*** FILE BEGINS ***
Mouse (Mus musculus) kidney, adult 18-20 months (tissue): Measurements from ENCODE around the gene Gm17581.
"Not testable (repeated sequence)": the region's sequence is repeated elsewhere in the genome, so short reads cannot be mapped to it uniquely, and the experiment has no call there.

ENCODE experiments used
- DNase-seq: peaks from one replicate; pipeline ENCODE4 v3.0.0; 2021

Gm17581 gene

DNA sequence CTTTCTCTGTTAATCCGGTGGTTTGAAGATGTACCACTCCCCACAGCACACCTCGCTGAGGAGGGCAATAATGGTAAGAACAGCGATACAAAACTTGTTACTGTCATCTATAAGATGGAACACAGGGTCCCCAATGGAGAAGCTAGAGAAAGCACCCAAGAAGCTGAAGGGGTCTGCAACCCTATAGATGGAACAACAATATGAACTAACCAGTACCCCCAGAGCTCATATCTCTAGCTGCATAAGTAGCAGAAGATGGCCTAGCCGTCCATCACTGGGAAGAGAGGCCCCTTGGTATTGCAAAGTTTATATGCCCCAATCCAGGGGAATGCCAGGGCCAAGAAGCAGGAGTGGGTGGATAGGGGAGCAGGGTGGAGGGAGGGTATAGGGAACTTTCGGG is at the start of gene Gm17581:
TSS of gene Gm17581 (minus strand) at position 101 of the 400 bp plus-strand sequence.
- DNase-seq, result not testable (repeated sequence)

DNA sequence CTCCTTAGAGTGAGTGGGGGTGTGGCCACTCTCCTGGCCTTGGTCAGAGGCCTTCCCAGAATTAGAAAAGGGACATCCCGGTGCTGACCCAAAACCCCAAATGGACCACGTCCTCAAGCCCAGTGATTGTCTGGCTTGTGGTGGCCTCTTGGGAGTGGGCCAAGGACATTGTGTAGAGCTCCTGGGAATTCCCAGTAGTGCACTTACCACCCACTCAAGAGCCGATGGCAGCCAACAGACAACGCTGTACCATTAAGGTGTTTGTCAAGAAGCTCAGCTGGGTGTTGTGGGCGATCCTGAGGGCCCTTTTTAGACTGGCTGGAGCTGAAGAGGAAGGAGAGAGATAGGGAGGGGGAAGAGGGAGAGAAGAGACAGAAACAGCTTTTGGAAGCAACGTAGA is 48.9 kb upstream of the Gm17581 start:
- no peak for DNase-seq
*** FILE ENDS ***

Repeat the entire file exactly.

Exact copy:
Mouse (Mus musculus) kidney, adult 18-20 months (tissue): Measurements from ENCODE around the gene Gm17581.
"Not testable (repeated sequence)": the region's sequence is repeated elsewhere in the genome, so short reads cannot be mapped to it uniquely, and the experiment has no call there.

ENCODE experiments used
- DNase-seq: peaks from one replicate; pipeline ENCODE4 v3.0.0; 2021

Gm17581 gene

DNA sequence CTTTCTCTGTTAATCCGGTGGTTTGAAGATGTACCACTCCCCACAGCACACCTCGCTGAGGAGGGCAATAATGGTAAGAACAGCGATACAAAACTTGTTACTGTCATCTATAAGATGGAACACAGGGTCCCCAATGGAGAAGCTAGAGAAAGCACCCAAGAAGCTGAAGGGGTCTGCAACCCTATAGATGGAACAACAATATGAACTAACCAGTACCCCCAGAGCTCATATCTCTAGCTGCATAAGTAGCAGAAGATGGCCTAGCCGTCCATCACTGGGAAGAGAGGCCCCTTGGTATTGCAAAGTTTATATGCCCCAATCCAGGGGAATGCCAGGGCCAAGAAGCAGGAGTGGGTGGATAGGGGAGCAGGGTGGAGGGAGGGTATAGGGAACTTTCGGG is at the start of gene Gm17581:
TSS of gene Gm17581 (minus strand) at position 101 of the 400 bp plus-strand sequence.
- DNase-seq, result not testable (repeated sequence)

DNA sequence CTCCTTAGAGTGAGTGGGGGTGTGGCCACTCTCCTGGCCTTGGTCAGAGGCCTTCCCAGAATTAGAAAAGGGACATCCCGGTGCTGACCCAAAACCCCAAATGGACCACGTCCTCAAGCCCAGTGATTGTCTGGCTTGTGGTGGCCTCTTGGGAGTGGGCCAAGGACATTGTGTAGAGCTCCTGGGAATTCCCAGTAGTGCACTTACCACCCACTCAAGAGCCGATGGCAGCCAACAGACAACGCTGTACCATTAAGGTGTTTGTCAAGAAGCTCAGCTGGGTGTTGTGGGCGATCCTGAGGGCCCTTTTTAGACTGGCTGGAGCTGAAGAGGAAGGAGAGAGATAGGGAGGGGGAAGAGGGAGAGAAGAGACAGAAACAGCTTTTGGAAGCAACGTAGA is 48.9 kb upstream of the Gm17581 start:
- no peak for DNase-seq